Saturday, July 20, 2024

Imagining Nigeria as ground zero in an alien invasion -Dlight News

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I’m about to lie to you. I’m going to tell you all the lofty reasons why I wrote my book Rosewater, like interrogating the usual setting of alien invasions in the Global North, and the loss of the colonial metaphor for alien invasions, and what’s the Black African perspective on these things, anyway?

These are only partially true and, to be honest, are post-hoc explanations of the journey my subconscious took me on.

In point of fact, I wrote Rosewater after I read about two conjoined twins who shared a brain and seemed able to read each other’s thoughts. I thought this would be a great conceit for telepathy and from there, a book about a telepath. It was in working out the biology of such a thing that issues of who and why came into it. How would such a person negotiate their social environment? What is a romantic relationship like if one person can read the mind of the other? What ethics apply? Personally, I thought knowing the inner thoughts of people around you would be an isolating ability, absolutely horrifying. Hence Kaaro, my unheroic protagonist. Hence Aminat, his love interest, and so much more.

In other words, I followed my intellectual curiosity. That curiosity sucked in a childhood spent reading about CIA psi experiments and MKULTRA/MKDELTA; The Andromeda Strain by Michael Crichton; an (at the time) obscure Argentine graphic novel called El Eternauta by Héctor Germán Oesterheld and Francisco Solano López; and at tent revivals.

Let’s linger here for a minute. Imagine a wide field – it might be grassy, but it’s more likely to be bare red earth due to persistent trampling. Now think of a vast tent that can house hundreds. Let’s go inside. There are very few seats, and everybody who can stand does. Up front, there’s a preacher, usually (but not exclusively) a man, armed with an encyclopaedic knowledge of Bible verses and eyes fevered with the Holy Ghost. When I was a kid in Nigeria, this kind of thing happened all the time. The most striking image was on the outside: piles of wheelchairs, walking sticks, gurneys and broken up plaster-of-Paris, all discarded by the newly healed who no longer needed them.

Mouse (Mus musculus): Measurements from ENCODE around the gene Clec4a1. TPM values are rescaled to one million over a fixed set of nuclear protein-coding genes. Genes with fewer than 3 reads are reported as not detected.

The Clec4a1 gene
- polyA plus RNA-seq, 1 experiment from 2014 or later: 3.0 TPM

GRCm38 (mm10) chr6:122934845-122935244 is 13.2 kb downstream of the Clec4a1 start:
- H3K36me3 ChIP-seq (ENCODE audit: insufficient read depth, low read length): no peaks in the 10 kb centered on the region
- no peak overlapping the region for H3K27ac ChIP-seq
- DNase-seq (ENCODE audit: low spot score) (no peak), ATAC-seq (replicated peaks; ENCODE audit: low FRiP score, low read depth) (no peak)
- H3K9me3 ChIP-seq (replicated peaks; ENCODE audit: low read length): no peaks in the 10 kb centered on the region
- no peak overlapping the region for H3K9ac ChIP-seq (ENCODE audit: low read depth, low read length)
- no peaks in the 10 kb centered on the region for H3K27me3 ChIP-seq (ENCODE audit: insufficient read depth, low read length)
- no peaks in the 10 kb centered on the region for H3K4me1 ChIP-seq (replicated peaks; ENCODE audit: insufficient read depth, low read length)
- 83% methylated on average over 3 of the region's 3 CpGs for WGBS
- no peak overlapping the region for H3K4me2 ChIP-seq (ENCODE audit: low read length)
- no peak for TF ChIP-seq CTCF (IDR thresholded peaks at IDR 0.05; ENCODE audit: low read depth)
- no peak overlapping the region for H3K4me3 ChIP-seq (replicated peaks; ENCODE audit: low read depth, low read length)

This imagery inspired the alien biodome in Rosewater, that and a similar dome in El Eternauta. I couldn’t read Spanish when I came across the book (still can’t), but there was a dome in the middle of town, and they clearly suffered from an alien invasion. This probably cemented the link between aliens and domes in my childhood mind. Oesterheld, like so many others with Leftist views, was disappeared by Argentina’s military government.

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Inspiration aside, Rosewater subverts the expectations of invasion narratives and what the cost of survival for humanity might be, while at the same time being a story about people, not technology or fantastical set pieces.

The premise? Nigeria as ground zero in an alien invasion. Our main character, Kaaro, gets powers from the aliens, but people like him are dying. Why? How to stop this? The answer has consequences for humanity.

It’s a Trojan horse story where the wooden horse is universal healthcare and unlimited power supply; at the same time, it’s a story of alien invasion as a slow, unrecognised pandemic. I’m a doctor, and I can’t help thinking in pestilential modes.

I harkened back to the symbolism of empire in H. G. Wells, but I didn’t think aliens would come in ships or utilise tripods. Space travel is expensive. What would we have that would make it worth the travel for extraterrestrials?

And who are the aliens? What do they represent? These questions came later, in revision, and in the following two volumes, The Rosewater Insurrection and The Rosewater Redemption. Rosewater became more about neocolonialism. What has happened to us? Who pre-thinks our thoughts for us? What if there were Orwellian thought police?

I like to write science fiction that non-fans can read. I try to avoid neologisms and any science that can’t be extrapolated from today. I don’t enjoy fiction that needs a glossary.

Whatever the reasons for writing it, I had to set the story in a believable world. The kind of world that interested me involved the social reaction to localised unlimited resources like health and electricity. How would that change what we think of as society?

The book won and was nominated for prizes, notably the Arthur C. Clarke Award. Winning that was a kind of homecoming, since my childhood spent watching Arthur C. Clarke’s Mysterious World was part of what fired my interest in science fiction. The trilogy of books was nominated for the Hugo Award for Best Series. That was somewhat gratifying, because it meant someone other than my mother thought this story was affecting.

 

I hope you enjoy your visit to Rosewater. I hope it challenges what you think of as science fiction. I hope it delights and horrifies you.

Rosewater, published by Orbit Books, is available now. It is the latest pick for the New Scientist Book Club: sign up here to read along with our members

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